Conservation of the abscission signaling peptide IDA during Angiosperm evolution: withstanding genome duplications and gain and loss of the receptors HAE/HSL2.

Stø IM, Orr RJ, Fooyontphanich K, Jin X, Knutsen JM, Fischer U, Tranbarger TJ, Nordal I, Aalen RB - Front Plant Sci (2015)

Evolution of the IDA HAE/HSL2 signaling module. Phylogeny of Angiosperms adapted from Zhang et al. (2012), Vanneste et al. (2014), Zeng et al. (2014), and Dohm et al. (2014). Taxonomical levels are taken from Zeng et al. (2014). Numbers in superscript behind order names represent the number of species used in the analysis. Order names in bold represent those orders with at least one completely sequenced genome. The two possible evolutionary origins of IDA (PIPQ) in monocots are illustrated.
© Copyright Policy
Related In: Results  -  Collection

License
Show All Figures
getmorefigures.php?uid=PMC4627355&req=5

Figure 7: Evolution of the IDA HAE/HSL2 signaling module. Phylogeny of Angiosperms adapted from Zhang et al. (2012), Vanneste et al. (2014), Zeng et al. (2014), and Dohm et al. (2014). Taxonomical levels are taken from Zeng et al. (2014). Numbers in superscript behind order names represent the number of species used in the analysis. Order names in bold represent those orders with at least one completely sequenced genome. The two possible evolutionary origins of IDA (PIPQ) in monocots are illustrated.
Mentions: Our phylogenetic analyses of the HSL LRR-RLKs have revealed that the evolution of this receptor family is congruent with that of angiosperm species evolution, and makes it likely that the common ancestor of angiosperms had both a HSL1 and a HSL2 gene (Figure 7). Both receptors are present already in the basal angiosperm (e.g., Amborella), where stamen abscission is a common feature that facilitates the access of pollinators (beetles and flies bringing pollen from other flowers) to the female organ (Endress, 2010). The IDA gene with PIPR motif identified in Amborella, may play a role here, similar to IDA's role as a signaling ligand in sepal, petal, and stamen abscission in A. thaliana (Butenko et al., 2003, 2014).

Bottom Line: Genes encoding IDA or IDA-LIKE (IDL) peptides and HSL proteins were found in all investigated species, which were selected as to represent each angiosperm order with available genomic sequences.IDA has been duplicated in eudicots to give rise to functionally divergent IDL peptides.We postulate that the high number of IDL homologs present in the core eudicots is a result of multiple whole genome duplications (WGD).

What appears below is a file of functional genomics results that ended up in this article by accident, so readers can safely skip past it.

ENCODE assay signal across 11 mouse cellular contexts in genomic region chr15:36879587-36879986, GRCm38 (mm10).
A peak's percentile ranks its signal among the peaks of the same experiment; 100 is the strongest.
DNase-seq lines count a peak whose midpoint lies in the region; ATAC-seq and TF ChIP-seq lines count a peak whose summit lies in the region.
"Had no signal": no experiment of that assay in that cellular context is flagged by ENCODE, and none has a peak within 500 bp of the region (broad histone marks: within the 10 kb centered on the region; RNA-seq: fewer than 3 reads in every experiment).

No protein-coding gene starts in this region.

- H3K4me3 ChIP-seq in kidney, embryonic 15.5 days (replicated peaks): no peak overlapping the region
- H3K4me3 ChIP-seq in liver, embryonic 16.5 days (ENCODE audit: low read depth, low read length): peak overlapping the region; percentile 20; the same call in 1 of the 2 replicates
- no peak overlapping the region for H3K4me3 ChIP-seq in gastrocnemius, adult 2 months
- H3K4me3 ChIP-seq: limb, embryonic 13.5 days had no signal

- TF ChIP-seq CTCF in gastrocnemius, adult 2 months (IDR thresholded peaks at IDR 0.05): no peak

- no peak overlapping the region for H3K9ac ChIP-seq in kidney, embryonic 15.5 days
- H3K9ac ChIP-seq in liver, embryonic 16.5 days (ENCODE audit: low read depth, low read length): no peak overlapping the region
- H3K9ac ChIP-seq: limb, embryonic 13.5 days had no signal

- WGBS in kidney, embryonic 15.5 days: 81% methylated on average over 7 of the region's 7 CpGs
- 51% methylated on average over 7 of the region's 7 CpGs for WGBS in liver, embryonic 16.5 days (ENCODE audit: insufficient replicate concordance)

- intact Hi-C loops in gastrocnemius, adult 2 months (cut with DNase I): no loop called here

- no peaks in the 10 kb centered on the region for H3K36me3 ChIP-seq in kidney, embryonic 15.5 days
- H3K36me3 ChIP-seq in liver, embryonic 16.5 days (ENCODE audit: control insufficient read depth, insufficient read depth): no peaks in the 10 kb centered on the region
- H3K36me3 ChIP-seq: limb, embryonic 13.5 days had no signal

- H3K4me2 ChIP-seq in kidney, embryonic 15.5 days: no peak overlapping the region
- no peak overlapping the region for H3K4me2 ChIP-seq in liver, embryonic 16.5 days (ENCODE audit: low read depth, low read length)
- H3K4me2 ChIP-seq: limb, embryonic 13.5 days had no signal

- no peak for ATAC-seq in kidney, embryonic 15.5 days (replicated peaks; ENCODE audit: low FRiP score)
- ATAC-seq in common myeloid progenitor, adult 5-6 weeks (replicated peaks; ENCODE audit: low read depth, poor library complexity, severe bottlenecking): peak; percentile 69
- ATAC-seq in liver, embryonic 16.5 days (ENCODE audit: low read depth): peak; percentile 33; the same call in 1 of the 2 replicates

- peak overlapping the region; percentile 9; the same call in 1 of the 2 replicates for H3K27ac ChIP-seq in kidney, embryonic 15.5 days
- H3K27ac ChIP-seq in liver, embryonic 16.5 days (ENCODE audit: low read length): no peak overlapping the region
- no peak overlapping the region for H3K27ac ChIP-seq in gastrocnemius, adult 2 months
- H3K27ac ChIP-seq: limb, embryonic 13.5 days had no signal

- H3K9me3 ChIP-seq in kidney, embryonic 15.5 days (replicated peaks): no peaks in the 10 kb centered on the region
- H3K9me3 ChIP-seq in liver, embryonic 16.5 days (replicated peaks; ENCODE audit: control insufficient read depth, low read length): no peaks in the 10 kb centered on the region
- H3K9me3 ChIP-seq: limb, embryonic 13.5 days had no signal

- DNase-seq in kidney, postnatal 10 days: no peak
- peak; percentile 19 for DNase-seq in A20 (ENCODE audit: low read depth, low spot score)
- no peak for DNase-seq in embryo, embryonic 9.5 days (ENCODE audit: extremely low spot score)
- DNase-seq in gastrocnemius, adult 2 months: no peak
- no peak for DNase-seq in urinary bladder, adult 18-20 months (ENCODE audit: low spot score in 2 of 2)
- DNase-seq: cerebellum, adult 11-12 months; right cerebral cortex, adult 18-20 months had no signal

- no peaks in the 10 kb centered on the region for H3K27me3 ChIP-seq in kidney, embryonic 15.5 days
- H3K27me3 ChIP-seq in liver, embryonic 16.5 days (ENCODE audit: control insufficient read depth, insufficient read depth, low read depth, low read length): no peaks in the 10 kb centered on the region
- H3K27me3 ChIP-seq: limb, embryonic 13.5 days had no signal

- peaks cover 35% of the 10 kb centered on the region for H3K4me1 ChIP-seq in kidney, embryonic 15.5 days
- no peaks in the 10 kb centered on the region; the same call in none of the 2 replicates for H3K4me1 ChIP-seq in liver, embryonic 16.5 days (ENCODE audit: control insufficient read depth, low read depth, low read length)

View Article: PubMed Central - PubMed

Affiliation: Section for Genetics and Evolutionary Biology, Department of Biosciences, University of Oslo Oslo, Norway.

ABSTRACT
The peptide INFLORESCENCE DEFICIENT IN ABSCISSION (IDA), which signals through the leucine-rich repeat receptor-like kinases HAESA (HAE) and HAESA-LIKE2 (HSL2), controls different cell separation events in Arabidopsis thaliana. We hypothesize the involvement of this signaling module in abscission processes in other plant species even though they may shed other organs than A. thaliana. As the first step toward testing this hypothesis from an evolutionarily perspective we have identified genes encoding putative orthologs of IDA and its receptors by BLAST searches of publically available protein, nucleotide and genome databases for angiosperms. Genes encoding IDA or IDA-LIKE (IDL) peptides and HSL proteins were found in all investigated species, which were selected as to represent each angiosperm order with available genomic sequences. The 12 amino acids representing the bioactive peptide in A. thaliana have virtually been unchanged throughout the evolution of the angiosperms; however, the number of IDL and HSL genes varies between different orders and species. The phylogenetic analyses suggest that IDA, HSL2, and the related HSL1 gene, were present in the species that gave rise to the angiosperms. HAE has arisen from HSL1 after a genome duplication that took place after the monocot-eudicots split. HSL1 has also independently been duplicated in the monocots, while HSL2 has been lost in gingers (Zingiberales) and grasses (Poales). IDA has been duplicated in eudicots to give rise to functionally divergent IDL peptides. We postulate that the high number of IDL homologs present in the core eudicots is a result of multiple whole genome duplications (WGD). We substantiate the involvement of IDA and HAE/HSL2 homologs in abscission by providing gene expression data of different organ separation events from various species.

No MeSH data available.


Related in: MedlinePlus